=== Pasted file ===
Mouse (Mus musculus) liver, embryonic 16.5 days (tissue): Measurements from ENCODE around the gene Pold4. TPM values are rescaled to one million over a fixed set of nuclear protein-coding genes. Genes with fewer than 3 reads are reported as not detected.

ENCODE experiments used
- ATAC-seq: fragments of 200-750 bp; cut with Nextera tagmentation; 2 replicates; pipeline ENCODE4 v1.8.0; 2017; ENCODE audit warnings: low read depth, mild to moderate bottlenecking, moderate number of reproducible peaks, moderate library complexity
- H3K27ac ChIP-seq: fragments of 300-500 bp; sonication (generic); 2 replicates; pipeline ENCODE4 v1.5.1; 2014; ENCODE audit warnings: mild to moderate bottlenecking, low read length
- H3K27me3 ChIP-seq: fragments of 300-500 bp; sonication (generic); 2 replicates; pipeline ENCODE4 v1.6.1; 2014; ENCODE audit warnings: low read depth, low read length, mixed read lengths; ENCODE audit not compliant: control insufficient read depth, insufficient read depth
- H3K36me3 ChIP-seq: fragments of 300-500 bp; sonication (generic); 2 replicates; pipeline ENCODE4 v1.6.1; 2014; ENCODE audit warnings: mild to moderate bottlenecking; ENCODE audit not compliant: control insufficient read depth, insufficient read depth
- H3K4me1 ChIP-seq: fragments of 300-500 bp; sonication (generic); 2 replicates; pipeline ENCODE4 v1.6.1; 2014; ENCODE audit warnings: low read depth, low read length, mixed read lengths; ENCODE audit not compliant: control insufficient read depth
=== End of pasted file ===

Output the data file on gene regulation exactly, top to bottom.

Mouse (Mus musculus) liver, embryonic 16.5 days (tissue): Measurements from ENCODE around the gene Pold4. TPM values are rescaled to one million over a fixed set of nuclear protein-coding genes. Genes with fewer than 3 reads are reported as not detected.

ENCODE experiments used
- ATAC-seq: fragments of 200-750 bp; cut with Nextera tagmentation; 2 replicates; pipeline ENCODE4 v1.8.0; 2017; ENCODE audit warnings: low read depth, mild to moderate bottlenecking, moderate number of reproducible peaks, moderate library complexity
- H3K27ac ChIP-seq: fragments of 300-500 bp; sonication (generic); 2 replicates; pipeline ENCODE4 v1.5.1; 2014; ENCODE audit warnings: mild to moderate bottlenecking, low read length
- H3K27me3 ChIP-seq: fragments of 300-500 bp; sonication (generic); 2 replicates; pipeline ENCODE4 v1.6.1; 2014; ENCODE audit warnings: low read depth, low read length, mixed read lengths; ENCODE audit not compliant: control insufficient read depth, insufficient read depth
- H3K36me3 ChIP-seq: fragments of 300-500 bp; sonication (generic); 2 replicates; pipeline ENCODE4 v1.6.1; 2014; ENCODE audit warnings: mild to moderate bottlenecking; ENCODE audit not compliant: control insufficient read depth, insufficient read depth
- H3K4me1 ChIP-seq: fragments of 300-500 bp; sonication (generic); 2 replicates; pipeline ENCODE4 v1.6.1; 2014; ENCODE audit warnings: low read depth, low read length, mixed read lengths; ENCODE audit not compliant: control insufficient read depth